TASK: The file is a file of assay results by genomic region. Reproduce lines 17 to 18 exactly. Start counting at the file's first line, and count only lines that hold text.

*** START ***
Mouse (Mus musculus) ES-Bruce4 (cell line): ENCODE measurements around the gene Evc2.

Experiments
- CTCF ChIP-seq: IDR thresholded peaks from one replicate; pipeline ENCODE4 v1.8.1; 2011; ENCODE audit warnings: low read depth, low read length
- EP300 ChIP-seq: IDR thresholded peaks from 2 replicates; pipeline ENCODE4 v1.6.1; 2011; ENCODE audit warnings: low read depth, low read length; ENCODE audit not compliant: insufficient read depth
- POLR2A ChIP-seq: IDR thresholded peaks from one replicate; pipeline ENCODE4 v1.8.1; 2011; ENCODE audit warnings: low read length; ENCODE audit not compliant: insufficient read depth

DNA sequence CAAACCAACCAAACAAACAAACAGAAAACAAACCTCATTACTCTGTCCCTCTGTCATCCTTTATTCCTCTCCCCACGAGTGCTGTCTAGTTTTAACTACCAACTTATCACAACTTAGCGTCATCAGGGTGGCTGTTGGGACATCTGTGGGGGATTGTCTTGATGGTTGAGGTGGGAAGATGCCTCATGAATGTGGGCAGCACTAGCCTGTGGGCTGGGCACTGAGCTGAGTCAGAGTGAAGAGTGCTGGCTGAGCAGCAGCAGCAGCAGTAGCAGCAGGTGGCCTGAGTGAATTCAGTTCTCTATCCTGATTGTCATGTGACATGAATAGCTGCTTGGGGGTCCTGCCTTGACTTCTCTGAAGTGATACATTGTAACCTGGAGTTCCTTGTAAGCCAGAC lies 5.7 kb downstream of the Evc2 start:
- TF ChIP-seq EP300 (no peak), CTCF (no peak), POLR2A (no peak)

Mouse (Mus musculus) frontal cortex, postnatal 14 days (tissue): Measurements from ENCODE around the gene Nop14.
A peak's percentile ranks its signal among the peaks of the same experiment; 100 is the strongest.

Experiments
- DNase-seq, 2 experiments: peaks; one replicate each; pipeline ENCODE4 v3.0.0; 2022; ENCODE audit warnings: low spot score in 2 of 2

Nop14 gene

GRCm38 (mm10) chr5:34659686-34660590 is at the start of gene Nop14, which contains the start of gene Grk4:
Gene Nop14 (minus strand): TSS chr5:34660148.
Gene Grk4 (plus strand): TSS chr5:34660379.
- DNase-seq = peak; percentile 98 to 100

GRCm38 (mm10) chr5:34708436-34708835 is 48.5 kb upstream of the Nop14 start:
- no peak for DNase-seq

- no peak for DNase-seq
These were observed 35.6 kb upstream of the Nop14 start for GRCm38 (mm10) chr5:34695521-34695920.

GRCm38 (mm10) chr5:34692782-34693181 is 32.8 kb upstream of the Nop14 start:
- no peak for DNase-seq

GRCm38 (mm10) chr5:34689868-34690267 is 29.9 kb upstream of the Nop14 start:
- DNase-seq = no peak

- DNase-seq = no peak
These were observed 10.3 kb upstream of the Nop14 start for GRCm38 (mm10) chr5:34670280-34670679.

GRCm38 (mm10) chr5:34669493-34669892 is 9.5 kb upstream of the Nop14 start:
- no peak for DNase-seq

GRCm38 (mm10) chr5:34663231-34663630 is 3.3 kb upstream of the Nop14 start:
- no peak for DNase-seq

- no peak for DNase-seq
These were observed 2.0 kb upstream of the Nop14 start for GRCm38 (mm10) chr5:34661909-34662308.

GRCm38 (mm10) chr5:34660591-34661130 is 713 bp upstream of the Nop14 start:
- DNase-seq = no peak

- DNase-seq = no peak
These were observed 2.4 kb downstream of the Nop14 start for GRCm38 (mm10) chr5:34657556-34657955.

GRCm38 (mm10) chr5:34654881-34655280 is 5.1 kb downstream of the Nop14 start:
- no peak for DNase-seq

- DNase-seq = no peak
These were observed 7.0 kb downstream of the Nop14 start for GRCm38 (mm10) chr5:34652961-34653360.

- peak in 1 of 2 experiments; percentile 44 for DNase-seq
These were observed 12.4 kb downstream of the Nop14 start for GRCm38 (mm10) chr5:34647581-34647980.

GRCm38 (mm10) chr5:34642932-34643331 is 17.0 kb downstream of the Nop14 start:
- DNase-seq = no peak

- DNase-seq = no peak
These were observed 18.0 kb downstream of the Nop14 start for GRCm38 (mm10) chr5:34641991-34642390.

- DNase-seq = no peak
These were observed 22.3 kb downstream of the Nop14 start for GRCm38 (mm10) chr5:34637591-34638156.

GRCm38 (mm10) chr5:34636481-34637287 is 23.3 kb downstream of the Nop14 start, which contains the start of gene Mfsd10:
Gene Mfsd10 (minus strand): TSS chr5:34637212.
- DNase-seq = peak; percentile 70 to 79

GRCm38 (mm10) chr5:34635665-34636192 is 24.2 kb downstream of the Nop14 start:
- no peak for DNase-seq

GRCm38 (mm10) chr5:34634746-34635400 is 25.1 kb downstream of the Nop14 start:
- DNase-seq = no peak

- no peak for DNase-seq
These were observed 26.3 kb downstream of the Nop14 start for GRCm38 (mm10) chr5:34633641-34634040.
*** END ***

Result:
GRCm38 (mm10) chr5:34708436-34708835 is 48.5 kb upstream of the Nop14 start:
- no peak for DNase-seq